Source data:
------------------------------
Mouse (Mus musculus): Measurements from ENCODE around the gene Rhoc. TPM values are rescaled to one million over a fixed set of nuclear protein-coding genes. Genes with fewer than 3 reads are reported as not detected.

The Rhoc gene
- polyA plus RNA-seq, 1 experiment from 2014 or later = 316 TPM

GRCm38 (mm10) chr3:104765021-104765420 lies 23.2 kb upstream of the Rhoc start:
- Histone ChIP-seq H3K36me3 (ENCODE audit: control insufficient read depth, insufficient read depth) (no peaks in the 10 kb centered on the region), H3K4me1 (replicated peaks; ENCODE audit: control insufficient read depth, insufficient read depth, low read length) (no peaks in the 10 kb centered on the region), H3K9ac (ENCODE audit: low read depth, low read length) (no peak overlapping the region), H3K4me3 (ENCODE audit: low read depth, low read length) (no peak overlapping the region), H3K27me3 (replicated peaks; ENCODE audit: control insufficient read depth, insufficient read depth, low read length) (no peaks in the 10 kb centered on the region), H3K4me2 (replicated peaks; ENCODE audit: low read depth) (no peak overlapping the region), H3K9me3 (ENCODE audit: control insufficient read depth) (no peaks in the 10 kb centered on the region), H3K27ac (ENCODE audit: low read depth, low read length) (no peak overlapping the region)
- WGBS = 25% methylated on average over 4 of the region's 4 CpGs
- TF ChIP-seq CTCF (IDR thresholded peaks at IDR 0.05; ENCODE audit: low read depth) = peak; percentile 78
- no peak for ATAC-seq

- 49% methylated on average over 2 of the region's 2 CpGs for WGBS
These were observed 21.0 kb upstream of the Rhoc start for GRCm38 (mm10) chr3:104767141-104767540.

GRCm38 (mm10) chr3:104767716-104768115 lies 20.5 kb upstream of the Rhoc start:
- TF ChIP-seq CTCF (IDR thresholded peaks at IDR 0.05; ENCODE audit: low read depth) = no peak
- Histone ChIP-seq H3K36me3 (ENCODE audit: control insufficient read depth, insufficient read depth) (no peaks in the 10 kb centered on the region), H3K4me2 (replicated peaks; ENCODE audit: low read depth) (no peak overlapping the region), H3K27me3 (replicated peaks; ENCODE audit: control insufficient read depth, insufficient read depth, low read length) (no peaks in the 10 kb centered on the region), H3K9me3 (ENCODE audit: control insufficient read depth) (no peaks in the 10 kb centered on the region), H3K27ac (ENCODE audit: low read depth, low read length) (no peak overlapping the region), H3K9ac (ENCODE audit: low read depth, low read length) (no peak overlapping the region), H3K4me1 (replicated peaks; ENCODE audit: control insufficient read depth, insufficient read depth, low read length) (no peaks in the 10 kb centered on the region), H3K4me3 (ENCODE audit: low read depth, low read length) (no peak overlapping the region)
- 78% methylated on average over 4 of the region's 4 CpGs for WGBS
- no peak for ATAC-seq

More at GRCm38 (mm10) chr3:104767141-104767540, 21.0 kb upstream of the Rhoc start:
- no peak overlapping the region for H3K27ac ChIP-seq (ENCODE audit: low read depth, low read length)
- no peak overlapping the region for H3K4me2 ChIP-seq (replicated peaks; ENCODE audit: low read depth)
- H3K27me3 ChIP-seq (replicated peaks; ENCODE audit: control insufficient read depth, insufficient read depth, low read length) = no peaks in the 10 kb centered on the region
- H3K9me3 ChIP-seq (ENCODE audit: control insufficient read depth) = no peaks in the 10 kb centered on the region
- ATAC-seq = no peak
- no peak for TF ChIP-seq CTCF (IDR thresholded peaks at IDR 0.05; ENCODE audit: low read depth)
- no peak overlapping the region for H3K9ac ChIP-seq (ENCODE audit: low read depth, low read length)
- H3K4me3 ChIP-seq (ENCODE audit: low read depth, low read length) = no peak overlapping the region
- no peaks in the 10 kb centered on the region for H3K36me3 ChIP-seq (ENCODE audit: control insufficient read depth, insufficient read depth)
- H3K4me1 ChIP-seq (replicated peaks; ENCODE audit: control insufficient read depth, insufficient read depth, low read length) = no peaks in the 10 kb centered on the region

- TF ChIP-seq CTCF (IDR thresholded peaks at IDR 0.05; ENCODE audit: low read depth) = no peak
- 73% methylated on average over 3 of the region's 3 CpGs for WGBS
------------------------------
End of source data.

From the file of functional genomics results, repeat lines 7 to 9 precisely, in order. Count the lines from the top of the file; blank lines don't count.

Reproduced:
- TF ChIP-seq CTCF (IDR thresholded peaks at IDR 0.05; ENCODE audit: low read depth) = peak; percentile 78
- no peak for ATAC-seq

- 49% methylated on average over 2 of the region's 2 CpGs for WGBS